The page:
No plans have been made for the old brewery site which will be decommissioned when the new one is up-and-running, according to a spokesperson.
Work on the new brewery is set to begin this year pending planning approval now that Diageo Ireland’s board has formally approved it. The project will take about a year-and-a-half to two years and be ready for commissioning by 2014.
The 40 per cent increase in brewing capacity will mean the closure of the Dundalk and Kilkenny breweries, however, with the loss of 99 jobs.
The Dundalk brewery is to close in July next year with the loss of 55 full-time jobs while the Kilkenny brewery will close in December of next year with the loss of 44 full-time jobs. Diageo is currently in conversations with both town councils but as yet there’s no outcome for what’s going to happen to the sites. Diageo Ireland confirmed that these closures would not affect the Waterford operation, however.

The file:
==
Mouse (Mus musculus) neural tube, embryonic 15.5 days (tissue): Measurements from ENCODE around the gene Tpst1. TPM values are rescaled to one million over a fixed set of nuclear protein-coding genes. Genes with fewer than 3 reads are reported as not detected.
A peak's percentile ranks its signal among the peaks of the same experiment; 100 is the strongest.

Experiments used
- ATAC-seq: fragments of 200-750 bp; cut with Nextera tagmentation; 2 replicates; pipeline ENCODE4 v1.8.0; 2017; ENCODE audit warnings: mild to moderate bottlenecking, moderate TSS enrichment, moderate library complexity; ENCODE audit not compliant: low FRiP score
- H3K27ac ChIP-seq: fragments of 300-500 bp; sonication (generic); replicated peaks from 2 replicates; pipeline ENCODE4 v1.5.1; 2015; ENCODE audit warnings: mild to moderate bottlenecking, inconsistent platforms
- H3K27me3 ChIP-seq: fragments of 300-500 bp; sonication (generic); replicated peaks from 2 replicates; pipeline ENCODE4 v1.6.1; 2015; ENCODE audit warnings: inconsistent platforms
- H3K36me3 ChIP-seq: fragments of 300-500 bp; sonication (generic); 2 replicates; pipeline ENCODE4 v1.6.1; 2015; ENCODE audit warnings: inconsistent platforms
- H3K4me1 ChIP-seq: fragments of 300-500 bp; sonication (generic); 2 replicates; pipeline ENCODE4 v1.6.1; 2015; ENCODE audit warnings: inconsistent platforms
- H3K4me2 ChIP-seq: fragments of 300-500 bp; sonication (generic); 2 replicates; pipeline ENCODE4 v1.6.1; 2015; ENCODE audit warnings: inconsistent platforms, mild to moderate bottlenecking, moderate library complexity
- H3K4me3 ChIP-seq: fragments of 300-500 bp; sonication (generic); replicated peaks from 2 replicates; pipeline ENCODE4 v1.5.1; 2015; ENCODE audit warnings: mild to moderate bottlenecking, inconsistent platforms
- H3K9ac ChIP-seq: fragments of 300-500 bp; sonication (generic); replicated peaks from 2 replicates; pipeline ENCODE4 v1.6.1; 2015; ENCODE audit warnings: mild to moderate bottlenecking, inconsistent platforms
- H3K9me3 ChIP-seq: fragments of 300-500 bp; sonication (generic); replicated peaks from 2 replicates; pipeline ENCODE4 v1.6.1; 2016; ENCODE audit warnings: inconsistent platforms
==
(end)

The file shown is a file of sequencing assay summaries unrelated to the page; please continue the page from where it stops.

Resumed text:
“The key point here is that the future of brewing in Ireland has been secured by this move,” stressed the spokesperson, “This is seen as the best option in terms of consolidation and investing in St James’s Gate.”
The 99 jobs to go are considerably down on Diageo’s initial plan announced in 2008 which originally envisaged 250 redundancies from these two breweries.
Over this period of time the company worked hard with employee representatives to reduce this number where possible through early redundancy etc. However there are limited options for redeployment at St James’s Gate as it’s estimated that there are enough employees there to brew to the higher capacity required.
St James’s Gate serves the Irish, UK, US and other markets and Diageo’s aspirations are to commence building work immediately following planning approval.